the protector (of the universe, the sun),* ascended 
to the region of heaven, through (the offerings) of 
(sacrificial) food. 

7. The most excellent Ribhu is in strength our 
defender ; Ribhu, through gifts of food and of 
wealth, is our asylum ; may he bestow them upon 
us, Gods, through your protection ; may we, upon 
a favourable occasion, overcome the hosts of those 
who offer no libations. 

8. RiBHUS, you covered the cow with a hide, and 
reunited the mother with the calf:* sons of Sudh- 
ANWAN, leaders (of sacrifice), through your good 
works you rendered your aged parents young.' 

9. Indra, associated with the Ribhus, supply us, 
in the distribution of viands, with food,^ and consent 
to bestow upon us wonderful riches; and may 

be connected with mUarihhasya, which precedes in the text, and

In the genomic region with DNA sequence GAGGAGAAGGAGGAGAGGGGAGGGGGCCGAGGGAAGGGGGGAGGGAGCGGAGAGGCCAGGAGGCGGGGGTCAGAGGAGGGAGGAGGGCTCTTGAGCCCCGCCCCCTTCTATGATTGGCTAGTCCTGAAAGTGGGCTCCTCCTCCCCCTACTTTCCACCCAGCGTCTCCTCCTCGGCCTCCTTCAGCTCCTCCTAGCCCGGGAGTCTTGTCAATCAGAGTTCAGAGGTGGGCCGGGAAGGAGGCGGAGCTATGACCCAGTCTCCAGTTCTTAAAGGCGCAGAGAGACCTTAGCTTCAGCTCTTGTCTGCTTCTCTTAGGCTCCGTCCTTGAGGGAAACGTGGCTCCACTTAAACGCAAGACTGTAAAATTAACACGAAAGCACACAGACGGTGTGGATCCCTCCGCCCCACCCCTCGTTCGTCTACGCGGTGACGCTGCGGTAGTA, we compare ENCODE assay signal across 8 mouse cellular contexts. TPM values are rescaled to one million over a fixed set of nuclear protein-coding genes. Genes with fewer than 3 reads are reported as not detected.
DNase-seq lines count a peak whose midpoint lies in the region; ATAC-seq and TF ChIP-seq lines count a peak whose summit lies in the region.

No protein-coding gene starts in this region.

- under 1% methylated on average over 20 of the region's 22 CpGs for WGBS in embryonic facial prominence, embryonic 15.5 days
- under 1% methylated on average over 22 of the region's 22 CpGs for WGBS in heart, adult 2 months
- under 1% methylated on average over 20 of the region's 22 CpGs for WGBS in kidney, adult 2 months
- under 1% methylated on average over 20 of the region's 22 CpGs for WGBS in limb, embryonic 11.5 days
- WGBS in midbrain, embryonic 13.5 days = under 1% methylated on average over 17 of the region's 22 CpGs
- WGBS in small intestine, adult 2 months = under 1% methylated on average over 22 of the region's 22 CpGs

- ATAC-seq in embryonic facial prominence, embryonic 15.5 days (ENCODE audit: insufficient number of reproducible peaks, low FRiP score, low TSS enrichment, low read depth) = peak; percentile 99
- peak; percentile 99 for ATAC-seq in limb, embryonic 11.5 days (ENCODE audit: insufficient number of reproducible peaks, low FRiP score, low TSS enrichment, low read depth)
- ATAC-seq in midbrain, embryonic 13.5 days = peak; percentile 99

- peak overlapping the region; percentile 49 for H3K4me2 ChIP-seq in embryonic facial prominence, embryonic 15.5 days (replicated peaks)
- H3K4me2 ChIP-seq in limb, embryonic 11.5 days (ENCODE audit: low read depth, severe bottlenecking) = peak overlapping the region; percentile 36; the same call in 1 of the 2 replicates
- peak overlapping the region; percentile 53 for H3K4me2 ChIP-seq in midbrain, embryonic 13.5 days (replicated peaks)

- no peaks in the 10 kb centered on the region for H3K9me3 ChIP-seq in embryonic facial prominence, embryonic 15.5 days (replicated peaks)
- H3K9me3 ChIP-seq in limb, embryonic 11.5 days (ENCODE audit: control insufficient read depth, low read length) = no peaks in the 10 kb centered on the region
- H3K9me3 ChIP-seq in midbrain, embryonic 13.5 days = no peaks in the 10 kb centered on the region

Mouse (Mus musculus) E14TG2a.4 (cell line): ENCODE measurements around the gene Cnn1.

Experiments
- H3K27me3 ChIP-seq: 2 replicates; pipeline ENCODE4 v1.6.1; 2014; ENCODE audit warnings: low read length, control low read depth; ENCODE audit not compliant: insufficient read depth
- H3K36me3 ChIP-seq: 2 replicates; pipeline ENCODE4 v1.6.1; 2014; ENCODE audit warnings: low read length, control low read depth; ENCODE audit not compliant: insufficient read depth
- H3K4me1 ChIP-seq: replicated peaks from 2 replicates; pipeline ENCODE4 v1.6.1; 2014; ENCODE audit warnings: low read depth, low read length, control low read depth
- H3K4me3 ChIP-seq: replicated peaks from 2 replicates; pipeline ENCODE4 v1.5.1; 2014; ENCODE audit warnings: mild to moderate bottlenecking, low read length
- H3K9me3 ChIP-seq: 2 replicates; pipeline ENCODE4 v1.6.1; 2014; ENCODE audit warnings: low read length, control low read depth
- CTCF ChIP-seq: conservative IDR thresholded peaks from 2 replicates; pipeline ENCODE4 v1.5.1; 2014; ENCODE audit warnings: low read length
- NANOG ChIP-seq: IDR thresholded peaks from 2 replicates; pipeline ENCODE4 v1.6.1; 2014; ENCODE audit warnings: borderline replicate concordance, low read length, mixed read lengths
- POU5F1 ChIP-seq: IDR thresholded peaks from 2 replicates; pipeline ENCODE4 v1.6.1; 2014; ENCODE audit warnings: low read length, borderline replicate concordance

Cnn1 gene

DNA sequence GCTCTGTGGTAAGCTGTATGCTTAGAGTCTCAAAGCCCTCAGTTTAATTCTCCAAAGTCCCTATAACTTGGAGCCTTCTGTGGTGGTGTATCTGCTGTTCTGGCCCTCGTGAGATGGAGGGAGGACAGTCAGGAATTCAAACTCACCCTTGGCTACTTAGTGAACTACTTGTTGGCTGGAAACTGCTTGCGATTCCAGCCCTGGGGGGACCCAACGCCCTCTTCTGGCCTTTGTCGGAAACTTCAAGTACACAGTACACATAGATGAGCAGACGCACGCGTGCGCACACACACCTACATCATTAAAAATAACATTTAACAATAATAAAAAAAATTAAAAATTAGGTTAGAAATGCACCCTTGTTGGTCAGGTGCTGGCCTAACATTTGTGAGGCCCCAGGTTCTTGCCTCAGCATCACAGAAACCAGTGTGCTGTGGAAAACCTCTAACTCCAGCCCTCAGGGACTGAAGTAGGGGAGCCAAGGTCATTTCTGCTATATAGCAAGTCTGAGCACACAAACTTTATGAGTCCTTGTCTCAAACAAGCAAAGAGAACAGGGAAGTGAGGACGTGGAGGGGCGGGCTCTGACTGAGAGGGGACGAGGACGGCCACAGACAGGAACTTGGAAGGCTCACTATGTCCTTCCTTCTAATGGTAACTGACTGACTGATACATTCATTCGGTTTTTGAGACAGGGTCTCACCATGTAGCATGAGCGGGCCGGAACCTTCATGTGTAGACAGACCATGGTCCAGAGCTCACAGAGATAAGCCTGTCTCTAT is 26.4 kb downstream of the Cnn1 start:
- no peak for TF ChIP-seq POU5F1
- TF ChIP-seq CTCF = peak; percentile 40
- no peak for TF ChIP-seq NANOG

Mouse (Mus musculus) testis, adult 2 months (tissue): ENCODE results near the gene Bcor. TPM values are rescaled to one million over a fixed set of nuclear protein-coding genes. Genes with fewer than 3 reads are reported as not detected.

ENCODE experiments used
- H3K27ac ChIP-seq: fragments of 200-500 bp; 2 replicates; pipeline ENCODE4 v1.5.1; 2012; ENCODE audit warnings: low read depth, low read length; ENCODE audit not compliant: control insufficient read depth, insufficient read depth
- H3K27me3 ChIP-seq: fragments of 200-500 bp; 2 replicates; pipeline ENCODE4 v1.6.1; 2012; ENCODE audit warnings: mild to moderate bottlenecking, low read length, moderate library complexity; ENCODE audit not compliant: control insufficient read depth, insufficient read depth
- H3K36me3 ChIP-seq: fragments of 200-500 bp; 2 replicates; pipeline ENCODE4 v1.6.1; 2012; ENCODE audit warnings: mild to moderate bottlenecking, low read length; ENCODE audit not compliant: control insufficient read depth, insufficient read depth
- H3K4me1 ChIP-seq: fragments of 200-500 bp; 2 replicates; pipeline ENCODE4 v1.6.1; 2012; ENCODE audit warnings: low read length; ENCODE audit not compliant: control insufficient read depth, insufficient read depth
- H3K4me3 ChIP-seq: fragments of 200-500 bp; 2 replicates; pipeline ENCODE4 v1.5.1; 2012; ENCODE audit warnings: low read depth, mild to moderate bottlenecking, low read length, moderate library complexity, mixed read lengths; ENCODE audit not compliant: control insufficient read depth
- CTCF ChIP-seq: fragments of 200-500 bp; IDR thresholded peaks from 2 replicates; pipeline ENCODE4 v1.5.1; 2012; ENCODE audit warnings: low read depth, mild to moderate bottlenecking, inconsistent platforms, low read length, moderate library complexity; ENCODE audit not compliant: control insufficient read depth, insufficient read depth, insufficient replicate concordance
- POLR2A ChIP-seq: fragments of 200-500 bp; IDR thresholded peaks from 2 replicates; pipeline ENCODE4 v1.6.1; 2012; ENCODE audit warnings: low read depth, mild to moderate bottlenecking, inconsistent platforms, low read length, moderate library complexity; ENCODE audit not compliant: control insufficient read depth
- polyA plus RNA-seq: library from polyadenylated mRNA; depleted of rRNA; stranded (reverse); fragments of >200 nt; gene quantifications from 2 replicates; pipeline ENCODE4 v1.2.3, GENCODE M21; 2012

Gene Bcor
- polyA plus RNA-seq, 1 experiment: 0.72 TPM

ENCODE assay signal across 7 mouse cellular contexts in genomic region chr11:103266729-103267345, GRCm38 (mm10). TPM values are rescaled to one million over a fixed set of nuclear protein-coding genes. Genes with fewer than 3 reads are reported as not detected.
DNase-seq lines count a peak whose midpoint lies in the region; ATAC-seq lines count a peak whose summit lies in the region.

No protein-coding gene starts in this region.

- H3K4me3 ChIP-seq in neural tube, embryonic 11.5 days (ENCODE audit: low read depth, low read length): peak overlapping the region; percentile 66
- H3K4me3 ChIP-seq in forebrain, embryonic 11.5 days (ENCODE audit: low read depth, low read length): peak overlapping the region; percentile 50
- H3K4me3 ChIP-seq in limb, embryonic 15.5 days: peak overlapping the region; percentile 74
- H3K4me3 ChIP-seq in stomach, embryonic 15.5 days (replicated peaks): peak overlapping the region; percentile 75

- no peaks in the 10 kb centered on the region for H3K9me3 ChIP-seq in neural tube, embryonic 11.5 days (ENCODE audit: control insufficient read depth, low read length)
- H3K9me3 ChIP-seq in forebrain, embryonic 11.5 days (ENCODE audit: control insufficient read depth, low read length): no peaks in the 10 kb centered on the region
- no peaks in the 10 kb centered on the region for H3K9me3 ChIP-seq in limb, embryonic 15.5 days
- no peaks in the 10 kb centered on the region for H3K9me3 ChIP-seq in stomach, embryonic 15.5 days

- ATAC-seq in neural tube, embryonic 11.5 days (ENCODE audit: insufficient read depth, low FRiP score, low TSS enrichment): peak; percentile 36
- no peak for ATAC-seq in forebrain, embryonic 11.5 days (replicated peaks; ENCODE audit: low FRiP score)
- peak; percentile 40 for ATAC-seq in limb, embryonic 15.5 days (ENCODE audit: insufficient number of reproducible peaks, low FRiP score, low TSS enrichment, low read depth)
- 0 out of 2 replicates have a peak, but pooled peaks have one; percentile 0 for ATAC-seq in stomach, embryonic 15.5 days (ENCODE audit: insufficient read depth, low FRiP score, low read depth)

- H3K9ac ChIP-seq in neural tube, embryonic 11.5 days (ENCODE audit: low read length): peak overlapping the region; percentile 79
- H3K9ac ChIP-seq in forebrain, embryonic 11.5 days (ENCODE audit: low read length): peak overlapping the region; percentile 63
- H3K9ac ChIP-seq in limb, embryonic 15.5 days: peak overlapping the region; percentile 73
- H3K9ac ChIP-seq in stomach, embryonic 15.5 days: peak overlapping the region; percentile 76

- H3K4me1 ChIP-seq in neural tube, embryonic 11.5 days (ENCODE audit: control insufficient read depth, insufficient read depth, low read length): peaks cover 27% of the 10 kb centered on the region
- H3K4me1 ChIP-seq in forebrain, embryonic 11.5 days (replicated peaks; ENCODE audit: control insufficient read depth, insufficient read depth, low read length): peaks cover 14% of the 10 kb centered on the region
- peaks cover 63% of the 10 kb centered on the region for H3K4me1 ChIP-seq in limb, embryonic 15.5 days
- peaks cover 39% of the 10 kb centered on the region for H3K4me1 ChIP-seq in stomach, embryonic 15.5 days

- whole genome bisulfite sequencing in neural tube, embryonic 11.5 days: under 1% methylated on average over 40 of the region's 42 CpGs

may mean, as Rosen has it, to the chiefs of the finnament (aeris 

A te3ct of the Veda identifies the ftibhMs with the solar rays 
{AdityaranMttfo apt f^ibhava uchymUe). The JfibhMs are, indeed, 
said to be the rays of the sun. 

A story is related, that a JfUsH, whose cow had died, leavmg 
a calf, prayed to the Jfibkus for assistance, on which, they formed 
a living cow, and covered it with the skin of the dead one, from 
which the calf imagined it to be its own mother. 
^ See p. 47. 
Vdjebkhr no vdjasdtau aviSSki may be also rendered, "protect 
ns in battle with your horses." 

286 ijLia-VEDA sanhttA. 

MiTBA, VaruAa, Adtti, — ocean, earth, and heaven, 
preserre them for ns. 

SiJkta VI. (CXI.) 

The ^isM and deities are the same ; the metre of the fifth verse 


Vargm XXXII. 1. The RiBHUS, possossed of skill in their work,